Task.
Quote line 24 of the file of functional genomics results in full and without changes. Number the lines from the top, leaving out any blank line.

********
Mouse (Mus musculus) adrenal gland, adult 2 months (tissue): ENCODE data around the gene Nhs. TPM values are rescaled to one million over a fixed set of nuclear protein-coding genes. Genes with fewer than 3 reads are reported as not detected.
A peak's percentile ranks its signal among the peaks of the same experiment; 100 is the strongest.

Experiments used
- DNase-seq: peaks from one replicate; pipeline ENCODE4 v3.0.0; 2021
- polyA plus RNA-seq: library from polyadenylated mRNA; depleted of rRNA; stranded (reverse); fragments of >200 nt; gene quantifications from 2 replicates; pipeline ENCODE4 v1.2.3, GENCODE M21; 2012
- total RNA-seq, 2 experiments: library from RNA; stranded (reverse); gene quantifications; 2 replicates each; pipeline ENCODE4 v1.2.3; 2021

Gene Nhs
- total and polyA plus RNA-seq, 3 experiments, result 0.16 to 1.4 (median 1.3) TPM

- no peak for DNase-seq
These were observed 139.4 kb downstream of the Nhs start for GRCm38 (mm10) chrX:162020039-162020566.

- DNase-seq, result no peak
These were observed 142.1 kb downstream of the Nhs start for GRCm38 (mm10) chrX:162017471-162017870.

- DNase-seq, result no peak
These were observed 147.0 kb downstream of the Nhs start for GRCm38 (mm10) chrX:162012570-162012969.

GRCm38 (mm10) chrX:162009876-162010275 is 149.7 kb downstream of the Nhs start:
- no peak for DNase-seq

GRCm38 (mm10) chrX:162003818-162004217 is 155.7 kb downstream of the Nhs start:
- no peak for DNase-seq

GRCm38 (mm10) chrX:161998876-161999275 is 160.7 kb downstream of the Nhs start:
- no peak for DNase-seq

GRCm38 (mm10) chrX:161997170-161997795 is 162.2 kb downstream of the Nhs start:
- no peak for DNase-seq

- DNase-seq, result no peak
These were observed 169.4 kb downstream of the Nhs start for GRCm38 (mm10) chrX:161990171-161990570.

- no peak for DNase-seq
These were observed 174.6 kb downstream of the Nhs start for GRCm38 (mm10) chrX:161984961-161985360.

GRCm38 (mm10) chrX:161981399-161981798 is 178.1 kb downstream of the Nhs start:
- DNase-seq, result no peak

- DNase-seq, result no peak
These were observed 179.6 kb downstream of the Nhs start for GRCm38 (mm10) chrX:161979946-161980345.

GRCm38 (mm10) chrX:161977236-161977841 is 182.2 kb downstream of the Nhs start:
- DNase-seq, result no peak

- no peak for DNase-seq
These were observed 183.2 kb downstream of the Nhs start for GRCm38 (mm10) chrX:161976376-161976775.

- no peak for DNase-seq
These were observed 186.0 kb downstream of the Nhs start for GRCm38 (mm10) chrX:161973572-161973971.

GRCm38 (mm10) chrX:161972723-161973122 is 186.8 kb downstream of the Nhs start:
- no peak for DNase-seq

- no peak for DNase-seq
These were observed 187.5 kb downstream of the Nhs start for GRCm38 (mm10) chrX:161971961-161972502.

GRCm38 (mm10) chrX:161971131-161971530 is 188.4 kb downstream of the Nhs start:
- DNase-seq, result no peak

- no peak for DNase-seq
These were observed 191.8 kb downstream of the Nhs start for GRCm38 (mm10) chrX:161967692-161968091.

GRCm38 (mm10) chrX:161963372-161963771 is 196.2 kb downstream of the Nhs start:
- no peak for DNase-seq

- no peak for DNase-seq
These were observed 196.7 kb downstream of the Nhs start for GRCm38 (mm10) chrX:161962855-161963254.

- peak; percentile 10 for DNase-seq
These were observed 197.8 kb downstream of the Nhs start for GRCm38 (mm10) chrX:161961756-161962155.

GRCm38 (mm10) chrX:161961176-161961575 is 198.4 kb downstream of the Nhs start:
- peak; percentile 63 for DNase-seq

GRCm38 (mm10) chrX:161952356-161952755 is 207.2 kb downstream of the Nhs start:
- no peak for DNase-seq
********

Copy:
These were observed 169.4 kb downstream of the Nhs start for GRCm38 (mm10) chrX:161990171-161990570.